In case of a definitive reduction of jobs, the employer shall take into consideration the seniority of the employees in order to affect primarily the workers with less seniority.

2.8 Summary dismissals

Not applicable.

Not applicable.

Summary dismissals are not allowed under Mexican law; failure to provide the corresponding notice to the employee will lead to the dismissal being considered as a dismissal without just cause.

2.9 Consequences if requirements are not met

Damages may mainly be claimed:

  • for lack of fair reason in companies where such a reason is legally required to revoke a representative; or
  • if the revocation is notified under hurtful circumstances (e.g. is very sudden and unexpected, or is publicly announced before the director is informed), or if the managing director has not been granted a reasonable opportunity to make his point before the decision to revoke him is made (absence of due process).

Damages may be claimed, mainly:

  • for the lack of a just cause, in the event that such reason is legally required to revoke a legal representative; or
  • if the revocation is notified under hurtful circumstances (e.g. is very sudden and unexpected, or is publicly announced before the director is informed), or if the managing director has not been granted a reasonable opportunity to make his / her point before the board’s / shareholders’ decision to revoke him / her (absence of due process). However, the managing director cannot be reinstated.

If the employer dismisses an employee without a just cause, or if it does not serve the notice of dismissal upon the dismissal, it will be obliged to pay the severance package.

2.10 Severance pay

There is no mandatory severance pay for the capacity as director, unless stated otherwise in the by-laws of the company or in the resolution of appointment of the managing director.

Not applicable.

Trust-employees such as Directors, hired for an undetermined term who are dismissed without a just cause are entitled to the payment of a mandatory severance package comprised of the amounts described below. Please note that in order to determine the “daily wage” it shall be considered the daily proportion of any employment benefits paid on a regular basis to the employee (e.g. private medical insurance; performance bonuses):

  • 20 days of daily wage for each worked year.
  • 90 days of daily wage as Constitutional Indemnification.
  • 12 days of daily wage as Seniority Bonus for each year of service that the employee has worked. For purposes of this concept, the daily wage is capped at twice the amount of the minimum daily wage.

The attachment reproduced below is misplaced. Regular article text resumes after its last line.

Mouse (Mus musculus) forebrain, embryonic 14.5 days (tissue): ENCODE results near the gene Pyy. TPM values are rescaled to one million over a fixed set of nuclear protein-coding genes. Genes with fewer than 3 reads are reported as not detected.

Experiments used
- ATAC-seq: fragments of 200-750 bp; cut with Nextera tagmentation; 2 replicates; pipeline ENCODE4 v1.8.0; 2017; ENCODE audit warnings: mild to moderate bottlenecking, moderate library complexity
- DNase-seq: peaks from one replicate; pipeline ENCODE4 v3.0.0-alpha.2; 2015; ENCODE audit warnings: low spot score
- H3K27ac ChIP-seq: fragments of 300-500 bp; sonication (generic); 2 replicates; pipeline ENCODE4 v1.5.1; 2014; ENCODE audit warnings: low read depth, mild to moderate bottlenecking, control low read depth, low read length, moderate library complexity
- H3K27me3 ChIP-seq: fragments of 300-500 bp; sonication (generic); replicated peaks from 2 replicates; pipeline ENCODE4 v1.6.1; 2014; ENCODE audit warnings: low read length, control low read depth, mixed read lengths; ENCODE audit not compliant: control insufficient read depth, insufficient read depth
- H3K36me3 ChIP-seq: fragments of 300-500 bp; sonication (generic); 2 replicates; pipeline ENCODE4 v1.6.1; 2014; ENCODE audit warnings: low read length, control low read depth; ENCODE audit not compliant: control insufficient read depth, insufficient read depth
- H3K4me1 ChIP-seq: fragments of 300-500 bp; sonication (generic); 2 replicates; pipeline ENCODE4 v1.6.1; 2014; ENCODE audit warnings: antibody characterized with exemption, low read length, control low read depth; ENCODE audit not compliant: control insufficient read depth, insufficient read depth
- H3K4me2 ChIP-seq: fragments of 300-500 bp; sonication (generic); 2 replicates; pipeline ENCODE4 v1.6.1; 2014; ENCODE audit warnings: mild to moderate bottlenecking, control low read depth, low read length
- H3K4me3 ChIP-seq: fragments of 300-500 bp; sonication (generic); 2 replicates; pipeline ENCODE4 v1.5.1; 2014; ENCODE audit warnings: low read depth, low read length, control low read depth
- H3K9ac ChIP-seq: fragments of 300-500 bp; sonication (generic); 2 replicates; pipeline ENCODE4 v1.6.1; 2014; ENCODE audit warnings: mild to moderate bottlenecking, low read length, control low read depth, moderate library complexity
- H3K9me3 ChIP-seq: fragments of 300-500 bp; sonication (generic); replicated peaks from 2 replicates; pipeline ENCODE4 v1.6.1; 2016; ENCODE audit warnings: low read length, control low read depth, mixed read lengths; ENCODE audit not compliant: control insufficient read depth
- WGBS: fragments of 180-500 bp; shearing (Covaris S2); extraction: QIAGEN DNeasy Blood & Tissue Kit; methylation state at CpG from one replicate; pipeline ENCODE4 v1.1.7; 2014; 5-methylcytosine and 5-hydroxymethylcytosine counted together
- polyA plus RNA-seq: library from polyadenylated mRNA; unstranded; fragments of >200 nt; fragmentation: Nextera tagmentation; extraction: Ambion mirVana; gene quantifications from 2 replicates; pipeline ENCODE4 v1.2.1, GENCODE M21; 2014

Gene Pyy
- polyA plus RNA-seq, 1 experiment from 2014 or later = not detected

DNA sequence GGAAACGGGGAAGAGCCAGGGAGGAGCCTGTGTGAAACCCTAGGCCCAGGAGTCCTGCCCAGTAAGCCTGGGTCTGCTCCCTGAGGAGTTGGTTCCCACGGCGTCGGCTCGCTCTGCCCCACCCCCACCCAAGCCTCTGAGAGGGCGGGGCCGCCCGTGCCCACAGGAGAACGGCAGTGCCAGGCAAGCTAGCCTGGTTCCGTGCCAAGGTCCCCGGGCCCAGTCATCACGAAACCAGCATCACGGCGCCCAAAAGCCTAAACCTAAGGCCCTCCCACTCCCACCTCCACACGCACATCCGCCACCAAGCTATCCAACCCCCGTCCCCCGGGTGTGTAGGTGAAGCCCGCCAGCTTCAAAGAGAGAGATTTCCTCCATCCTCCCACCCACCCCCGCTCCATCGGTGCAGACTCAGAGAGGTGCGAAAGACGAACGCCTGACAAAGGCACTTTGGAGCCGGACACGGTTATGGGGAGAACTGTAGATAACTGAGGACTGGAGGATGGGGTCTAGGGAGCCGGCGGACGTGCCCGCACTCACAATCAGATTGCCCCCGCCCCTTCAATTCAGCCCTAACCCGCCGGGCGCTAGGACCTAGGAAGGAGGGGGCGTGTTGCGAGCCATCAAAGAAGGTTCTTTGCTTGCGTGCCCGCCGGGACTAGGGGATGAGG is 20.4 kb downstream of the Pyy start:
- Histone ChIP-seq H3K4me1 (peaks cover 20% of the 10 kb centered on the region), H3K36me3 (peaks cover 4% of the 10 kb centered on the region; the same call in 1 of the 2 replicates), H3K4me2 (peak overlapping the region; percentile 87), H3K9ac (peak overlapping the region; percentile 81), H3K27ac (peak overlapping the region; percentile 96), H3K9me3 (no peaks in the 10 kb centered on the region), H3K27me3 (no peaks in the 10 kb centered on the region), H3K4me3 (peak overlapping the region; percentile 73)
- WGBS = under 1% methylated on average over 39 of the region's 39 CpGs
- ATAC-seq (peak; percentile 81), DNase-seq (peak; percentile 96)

• Any accrued salaries and pro-rata benefits (including unused vacation days plus its vacation premium, Christmas bonus and any other accrued benefit).

Employees hired for a determined term who are dismissed without a just cause are also entitled to a severance payment, but this is calculated differently, as follows:

  • If the employment relationship was for a determined term of time less than one year, an amount equal to the amount of the salaries of half the time of services rendered.
  • If the employment relationship was for a determined and exceeded one year, in an amount equal to the amount of wages of 6 months of wage for the first year and 20 days of daily wage for each of the following years in which the employee had rendered the services.
  • 90 days of daily wage as Constitutional Indemnification.
  • 12 days of daily wage as Seniority Bonus for each year of service that the employee has worked. For purposes of this concept, the daily wage is capped at twice the amount of the minimum daily wage.
  • Any accrued salaries and pro-rata benefits (including unused vacation days plus its vacation premium, Christmas bonus and any other accrued benefit).

Where an employee is dismissed for a just cause under the Mexican Federal Labour Law, that individual will only be entitled to the payment of accrued salary and benefits, and will not be entitled to any of the other statutory severance payments outlined above.

2.11 Non-competition clauses

The terms of any non-competition clause must be agreed between the parties. If the scope of the clause is too wide (according to its geographic area, its length, or the activities it concerns), its validity may be challenged.

Non competition clauses are only valid insofar as they specify a restricted application in time and space. They also have to include financial compensation in order to compensate the director for the loss of revenue they cause him or her. If the clause does not include those elements, it is null and void. In that case, the director may still be held liable for unfair competition towards the company if it is demonstrated that the director resorted to fraudulent practices intended to disturb the company’s activity such as denigrating it or employing key members of its staff.

Non-compete arrangements on individuals are generally unenforceable under Mexican law, as they are perceived by courts to limit an individual’s constitutional rights to employment and to exercise a profession.

That said, the Mexican Supreme Court has ruled that under very limited circumstances (e.g., where there is proportionate compensation, and limitation of time and geographic scope), non-compete agreements may be enforceable. The enforceability of non-compete (and no-solicitation) arrangements in Mexico must be carefully analysed on a case-by-case basis.

2.12 Miscellaneous

The director may also be an employee. In this case, a proper dismissal process will have to be implemented in addition to the revocation process and corresponding dismissal indemnities paid.

Not applicable.

Relocation of the company / Change location of the work

There are some court precedents establishing that changing the working place is a unilateral change to the labour conditions. Therefore, it will allow an employee to terminate the employment with a just cause and consequently accessing to the severance package payment.